Had lunch with my friend/colleague in Spanish today and we discussed plans to improve upon her SPAN 326: Latin American Civilizations course.  At the top of the list of student comments provided at the end of Fall 2007 . . . KEEP KIM! Both Cristina and I are pleased to see how valuable her students found the embedded library instruction and follow-up as they compiled their final portfolio projects.  A few possible tweaks:

  • Shorten history lessons (in powerpoint format) given during class time with homework assignments (or work time in class) leading students to scholarly articles, books and/or websites that provide answers to a given set of questions.  This approach puts more of the learning in the students’ hands (never teach what students can learn on their own) and would generate more class discussion.  A particular thought is to give students a key article to provide a little context.  Next, students research articles on their own that supplement the original article where specific examples and different points of view can be explored and discussed in class.  Content can be learned independently and through group discussion with the research skills as the vehicle for finding the content.
  • Forewarn students of topics that will be harder than most to locate solid, scholarly materials on.  For instance, Precolumbian to 20th Century history in Latin America involves changing geographic borders, especially if you consider the main civilizations of the Maya and the Aztecs.  It will be difficult for students to locate with 100% certainty where a particular tribe (that perhaps became part of the greater Maya or Aztec) lived when Mexico and Guatemala, for instance, were not their own separate countries with distinct borders.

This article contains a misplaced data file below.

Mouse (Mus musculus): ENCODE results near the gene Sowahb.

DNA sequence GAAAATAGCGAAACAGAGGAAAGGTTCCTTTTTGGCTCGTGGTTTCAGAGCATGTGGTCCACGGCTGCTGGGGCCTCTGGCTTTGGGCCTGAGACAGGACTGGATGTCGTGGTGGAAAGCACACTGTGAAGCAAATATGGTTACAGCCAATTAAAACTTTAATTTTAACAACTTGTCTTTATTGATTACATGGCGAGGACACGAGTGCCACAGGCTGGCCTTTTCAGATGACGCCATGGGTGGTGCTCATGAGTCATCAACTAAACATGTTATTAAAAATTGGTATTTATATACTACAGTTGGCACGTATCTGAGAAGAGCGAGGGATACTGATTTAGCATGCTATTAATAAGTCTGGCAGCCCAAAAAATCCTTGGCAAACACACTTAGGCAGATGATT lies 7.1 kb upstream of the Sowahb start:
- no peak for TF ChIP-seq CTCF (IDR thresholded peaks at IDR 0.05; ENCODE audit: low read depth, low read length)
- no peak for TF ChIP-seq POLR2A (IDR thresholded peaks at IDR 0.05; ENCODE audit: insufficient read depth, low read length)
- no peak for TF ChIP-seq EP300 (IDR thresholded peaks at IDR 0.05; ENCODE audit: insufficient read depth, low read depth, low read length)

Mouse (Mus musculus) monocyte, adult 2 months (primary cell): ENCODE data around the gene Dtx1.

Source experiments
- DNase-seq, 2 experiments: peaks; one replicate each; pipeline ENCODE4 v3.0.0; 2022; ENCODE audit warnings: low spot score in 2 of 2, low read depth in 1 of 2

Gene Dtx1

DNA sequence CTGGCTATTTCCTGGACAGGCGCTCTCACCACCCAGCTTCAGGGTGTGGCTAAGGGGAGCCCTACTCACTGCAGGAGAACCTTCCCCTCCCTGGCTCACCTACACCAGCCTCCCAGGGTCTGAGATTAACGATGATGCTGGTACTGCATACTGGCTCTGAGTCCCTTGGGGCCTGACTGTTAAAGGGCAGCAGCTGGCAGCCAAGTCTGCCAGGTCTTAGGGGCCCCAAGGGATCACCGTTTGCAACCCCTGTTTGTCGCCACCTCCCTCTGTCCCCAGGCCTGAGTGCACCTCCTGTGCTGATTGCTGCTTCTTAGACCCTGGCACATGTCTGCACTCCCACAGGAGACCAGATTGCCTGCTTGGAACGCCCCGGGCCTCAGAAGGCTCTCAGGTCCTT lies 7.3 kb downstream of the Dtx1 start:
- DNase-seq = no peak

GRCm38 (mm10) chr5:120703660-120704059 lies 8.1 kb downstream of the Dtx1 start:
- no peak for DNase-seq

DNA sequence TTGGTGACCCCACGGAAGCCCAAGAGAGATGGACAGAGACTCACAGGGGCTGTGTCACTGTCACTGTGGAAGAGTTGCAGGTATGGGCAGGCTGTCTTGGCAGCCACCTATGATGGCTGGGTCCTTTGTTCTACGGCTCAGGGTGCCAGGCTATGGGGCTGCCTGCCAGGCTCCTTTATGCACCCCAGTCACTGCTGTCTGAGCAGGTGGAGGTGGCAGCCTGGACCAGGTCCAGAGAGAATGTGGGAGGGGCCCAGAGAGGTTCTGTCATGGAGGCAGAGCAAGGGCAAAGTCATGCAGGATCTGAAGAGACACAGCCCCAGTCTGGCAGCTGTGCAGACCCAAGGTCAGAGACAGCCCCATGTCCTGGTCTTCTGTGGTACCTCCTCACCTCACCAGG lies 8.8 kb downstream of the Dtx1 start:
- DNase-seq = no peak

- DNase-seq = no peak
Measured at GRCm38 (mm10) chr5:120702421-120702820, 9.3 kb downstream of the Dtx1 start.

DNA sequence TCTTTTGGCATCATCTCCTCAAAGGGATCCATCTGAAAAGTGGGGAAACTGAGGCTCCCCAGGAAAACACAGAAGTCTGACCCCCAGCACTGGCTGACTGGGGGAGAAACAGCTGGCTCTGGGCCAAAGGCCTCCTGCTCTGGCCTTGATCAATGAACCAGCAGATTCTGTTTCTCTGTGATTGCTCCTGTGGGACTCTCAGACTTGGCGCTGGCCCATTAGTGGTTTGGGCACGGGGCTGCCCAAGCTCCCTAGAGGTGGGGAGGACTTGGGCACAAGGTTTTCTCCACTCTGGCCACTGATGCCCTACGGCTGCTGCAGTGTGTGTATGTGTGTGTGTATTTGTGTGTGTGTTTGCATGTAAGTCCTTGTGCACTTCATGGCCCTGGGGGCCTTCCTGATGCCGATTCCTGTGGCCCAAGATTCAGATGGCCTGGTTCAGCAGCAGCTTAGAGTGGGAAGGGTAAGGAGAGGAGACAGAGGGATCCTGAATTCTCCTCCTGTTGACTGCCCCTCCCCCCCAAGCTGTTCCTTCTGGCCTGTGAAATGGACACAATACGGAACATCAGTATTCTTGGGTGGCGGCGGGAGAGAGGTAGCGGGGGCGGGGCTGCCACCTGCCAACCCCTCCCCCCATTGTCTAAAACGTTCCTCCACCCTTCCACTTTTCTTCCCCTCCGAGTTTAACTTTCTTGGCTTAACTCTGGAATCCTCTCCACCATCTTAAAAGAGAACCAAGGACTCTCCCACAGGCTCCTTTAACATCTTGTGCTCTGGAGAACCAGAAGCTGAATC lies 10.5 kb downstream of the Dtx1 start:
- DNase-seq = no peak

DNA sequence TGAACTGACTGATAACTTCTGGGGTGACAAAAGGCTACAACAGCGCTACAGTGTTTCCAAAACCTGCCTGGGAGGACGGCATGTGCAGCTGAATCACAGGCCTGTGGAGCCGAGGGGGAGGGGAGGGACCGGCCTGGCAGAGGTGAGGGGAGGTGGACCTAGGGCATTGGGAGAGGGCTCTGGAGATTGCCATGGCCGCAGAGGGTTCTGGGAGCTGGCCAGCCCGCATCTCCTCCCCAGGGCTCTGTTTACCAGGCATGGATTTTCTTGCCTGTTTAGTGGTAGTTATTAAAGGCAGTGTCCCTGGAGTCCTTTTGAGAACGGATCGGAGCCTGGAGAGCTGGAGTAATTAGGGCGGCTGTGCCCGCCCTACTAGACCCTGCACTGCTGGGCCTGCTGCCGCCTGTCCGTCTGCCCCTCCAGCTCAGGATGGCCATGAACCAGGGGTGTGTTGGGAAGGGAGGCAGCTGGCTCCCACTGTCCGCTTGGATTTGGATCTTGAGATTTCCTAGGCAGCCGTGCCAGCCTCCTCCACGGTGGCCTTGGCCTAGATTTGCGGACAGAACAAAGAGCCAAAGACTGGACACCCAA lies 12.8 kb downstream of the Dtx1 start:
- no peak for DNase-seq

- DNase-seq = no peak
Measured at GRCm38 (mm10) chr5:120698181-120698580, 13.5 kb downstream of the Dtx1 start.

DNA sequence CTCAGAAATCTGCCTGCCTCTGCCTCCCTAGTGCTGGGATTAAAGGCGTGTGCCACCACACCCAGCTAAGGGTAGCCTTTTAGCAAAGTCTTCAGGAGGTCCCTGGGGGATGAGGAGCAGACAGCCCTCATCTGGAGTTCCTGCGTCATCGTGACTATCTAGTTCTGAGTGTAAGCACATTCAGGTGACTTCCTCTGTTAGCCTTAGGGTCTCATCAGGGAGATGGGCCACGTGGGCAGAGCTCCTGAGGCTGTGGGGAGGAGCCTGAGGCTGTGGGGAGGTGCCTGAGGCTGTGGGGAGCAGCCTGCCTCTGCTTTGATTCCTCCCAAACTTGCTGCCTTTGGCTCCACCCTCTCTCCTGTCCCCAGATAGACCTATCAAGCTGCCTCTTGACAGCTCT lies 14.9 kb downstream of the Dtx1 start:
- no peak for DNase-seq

• Include required readings that students have to find through their newly acquired research skills, rather than simply linking them in MyCourses (ANGEL).
  • Adjust the timing of when students need to see me (or e-mail me) to have sources verified in conjunction with the timeline for Ellen’s ANTH 229 class.  Last fall, I got bombarded with SPAN and ANTH students needing to meet with me, each on an individual basis, within the same week.  STRESS! Although face-to-face is better, I managed to instruct students with their choice of scholarly materials and citation style almost as easily though e-mail communication.